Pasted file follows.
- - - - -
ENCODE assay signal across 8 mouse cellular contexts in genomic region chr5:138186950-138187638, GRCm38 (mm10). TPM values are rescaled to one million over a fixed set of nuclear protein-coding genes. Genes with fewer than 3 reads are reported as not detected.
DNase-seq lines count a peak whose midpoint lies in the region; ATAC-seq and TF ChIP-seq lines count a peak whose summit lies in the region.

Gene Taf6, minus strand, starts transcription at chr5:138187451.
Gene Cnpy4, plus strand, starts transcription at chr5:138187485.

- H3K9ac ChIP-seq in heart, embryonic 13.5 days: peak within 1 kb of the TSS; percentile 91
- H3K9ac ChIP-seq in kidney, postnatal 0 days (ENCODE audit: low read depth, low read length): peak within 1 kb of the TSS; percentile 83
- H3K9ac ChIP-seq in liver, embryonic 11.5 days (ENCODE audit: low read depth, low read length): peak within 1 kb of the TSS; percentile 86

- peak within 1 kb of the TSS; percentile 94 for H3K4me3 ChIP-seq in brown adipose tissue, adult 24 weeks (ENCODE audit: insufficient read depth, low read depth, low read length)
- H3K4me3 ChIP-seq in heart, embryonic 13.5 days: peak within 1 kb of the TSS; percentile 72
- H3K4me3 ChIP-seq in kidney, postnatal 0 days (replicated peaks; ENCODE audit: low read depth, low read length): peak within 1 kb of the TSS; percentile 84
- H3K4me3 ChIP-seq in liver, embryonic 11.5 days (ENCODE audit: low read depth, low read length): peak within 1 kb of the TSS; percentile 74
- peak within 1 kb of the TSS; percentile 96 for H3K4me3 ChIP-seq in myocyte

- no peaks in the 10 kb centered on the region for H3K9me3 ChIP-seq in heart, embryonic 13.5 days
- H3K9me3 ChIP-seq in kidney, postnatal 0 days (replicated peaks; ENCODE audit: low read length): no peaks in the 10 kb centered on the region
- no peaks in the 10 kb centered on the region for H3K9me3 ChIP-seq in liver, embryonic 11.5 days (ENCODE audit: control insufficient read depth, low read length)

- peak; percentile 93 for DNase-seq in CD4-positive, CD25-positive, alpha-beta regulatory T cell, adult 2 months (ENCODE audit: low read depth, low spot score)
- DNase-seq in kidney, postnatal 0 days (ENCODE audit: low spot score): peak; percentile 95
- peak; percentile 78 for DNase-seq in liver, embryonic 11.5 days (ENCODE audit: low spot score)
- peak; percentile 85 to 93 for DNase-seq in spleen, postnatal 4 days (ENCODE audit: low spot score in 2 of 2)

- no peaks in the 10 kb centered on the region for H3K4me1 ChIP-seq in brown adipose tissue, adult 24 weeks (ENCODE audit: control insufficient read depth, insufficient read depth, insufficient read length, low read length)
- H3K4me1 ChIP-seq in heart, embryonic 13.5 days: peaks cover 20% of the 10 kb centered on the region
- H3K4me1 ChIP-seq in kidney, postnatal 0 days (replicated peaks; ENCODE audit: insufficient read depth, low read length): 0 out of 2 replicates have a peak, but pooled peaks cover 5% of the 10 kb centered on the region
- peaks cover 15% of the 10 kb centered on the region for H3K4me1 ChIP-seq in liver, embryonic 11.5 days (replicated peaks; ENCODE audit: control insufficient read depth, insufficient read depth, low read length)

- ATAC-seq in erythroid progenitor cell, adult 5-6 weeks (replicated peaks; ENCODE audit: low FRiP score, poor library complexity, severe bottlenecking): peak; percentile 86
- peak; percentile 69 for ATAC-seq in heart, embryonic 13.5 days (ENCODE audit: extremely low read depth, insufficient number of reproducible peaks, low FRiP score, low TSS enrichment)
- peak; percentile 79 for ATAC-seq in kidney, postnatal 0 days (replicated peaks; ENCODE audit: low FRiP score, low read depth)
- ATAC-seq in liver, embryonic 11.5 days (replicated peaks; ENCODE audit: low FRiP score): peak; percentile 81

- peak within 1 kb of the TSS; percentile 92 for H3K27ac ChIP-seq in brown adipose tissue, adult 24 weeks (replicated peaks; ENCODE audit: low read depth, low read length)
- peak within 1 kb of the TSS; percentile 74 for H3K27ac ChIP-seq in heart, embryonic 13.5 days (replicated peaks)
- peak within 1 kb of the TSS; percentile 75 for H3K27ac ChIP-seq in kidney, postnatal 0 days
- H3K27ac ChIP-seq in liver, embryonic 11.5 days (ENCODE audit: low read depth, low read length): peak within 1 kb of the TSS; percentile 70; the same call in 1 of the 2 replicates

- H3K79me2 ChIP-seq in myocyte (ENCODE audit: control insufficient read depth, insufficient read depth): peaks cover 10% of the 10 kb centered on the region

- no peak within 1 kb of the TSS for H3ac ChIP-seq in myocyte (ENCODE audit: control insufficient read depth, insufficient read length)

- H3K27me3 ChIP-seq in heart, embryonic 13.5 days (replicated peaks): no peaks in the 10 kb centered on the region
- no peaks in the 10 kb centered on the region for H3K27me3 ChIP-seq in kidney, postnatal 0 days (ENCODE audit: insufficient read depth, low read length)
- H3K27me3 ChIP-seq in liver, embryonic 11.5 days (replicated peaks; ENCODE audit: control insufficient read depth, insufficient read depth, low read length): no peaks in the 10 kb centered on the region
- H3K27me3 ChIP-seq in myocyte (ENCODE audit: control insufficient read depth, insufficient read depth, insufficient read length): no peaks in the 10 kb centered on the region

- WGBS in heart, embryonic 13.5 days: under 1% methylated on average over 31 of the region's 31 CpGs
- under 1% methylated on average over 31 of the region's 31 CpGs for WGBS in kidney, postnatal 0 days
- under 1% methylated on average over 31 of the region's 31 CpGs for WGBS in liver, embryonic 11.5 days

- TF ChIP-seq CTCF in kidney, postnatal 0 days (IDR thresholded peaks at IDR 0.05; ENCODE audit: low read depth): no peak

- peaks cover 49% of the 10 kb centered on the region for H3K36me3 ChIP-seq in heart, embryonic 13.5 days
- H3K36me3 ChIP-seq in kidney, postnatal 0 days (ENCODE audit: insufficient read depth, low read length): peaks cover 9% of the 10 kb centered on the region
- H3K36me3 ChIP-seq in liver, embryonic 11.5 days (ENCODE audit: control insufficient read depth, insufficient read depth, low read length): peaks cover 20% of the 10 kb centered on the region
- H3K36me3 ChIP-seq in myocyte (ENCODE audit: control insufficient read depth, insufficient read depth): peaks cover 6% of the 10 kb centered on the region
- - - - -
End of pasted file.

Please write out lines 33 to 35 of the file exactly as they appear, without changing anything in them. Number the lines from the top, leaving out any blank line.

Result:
- no peak within 1 kb of the TSS for H3ac ChIP-seq in myocyte (ENCODE audit: control insufficient read depth, insufficient read length)

- H3K27me3 ChIP-seq in heart, embryonic 13.5 days (replicated peaks): no peaks in the 10 kb centered on the region
- no peaks in the 10 kb centered on the region for H3K27me3 ChIP-seq in kidney, postnatal 0 days (ENCODE audit: insufficient read depth, low read length)